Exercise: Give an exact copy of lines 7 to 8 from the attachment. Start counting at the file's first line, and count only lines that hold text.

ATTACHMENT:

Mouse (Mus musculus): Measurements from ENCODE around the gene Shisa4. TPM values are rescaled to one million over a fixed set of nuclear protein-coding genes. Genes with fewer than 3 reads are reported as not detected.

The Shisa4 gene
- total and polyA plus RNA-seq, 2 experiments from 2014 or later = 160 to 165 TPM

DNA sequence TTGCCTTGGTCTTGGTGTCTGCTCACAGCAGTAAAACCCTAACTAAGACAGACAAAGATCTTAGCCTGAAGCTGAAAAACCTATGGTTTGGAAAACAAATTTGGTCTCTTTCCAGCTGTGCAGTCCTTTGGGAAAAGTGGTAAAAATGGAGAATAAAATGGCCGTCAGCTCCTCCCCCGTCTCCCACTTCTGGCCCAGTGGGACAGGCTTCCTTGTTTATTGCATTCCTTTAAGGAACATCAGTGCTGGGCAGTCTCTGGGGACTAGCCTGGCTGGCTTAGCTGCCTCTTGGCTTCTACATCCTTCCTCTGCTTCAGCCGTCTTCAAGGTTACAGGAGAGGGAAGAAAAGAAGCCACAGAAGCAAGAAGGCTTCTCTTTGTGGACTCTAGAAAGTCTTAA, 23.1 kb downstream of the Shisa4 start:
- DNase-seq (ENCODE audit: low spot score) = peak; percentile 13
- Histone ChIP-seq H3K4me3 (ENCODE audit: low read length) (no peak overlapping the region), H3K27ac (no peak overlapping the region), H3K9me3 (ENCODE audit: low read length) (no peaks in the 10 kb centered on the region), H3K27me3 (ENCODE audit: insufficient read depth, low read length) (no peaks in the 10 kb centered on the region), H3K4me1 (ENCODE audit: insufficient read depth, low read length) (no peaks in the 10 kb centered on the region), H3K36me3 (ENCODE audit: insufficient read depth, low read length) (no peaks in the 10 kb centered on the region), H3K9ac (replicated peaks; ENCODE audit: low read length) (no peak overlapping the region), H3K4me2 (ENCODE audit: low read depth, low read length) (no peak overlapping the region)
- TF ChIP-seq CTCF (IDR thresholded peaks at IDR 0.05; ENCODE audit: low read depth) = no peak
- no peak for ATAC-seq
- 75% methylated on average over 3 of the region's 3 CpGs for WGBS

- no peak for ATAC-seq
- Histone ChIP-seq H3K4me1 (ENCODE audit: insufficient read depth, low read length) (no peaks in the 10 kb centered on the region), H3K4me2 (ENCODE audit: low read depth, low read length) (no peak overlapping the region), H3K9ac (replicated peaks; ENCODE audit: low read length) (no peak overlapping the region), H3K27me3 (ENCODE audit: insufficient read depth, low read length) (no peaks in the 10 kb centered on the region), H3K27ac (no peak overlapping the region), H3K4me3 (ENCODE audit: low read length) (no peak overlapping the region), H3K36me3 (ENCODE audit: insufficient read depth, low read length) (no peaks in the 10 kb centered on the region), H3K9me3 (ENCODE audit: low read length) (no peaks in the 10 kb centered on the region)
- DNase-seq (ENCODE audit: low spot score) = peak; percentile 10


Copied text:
- TF ChIP-seq CTCF (IDR thresholded peaks at IDR 0.05; ENCODE audit: low read depth) = no peak
- no peak for ATAC-seq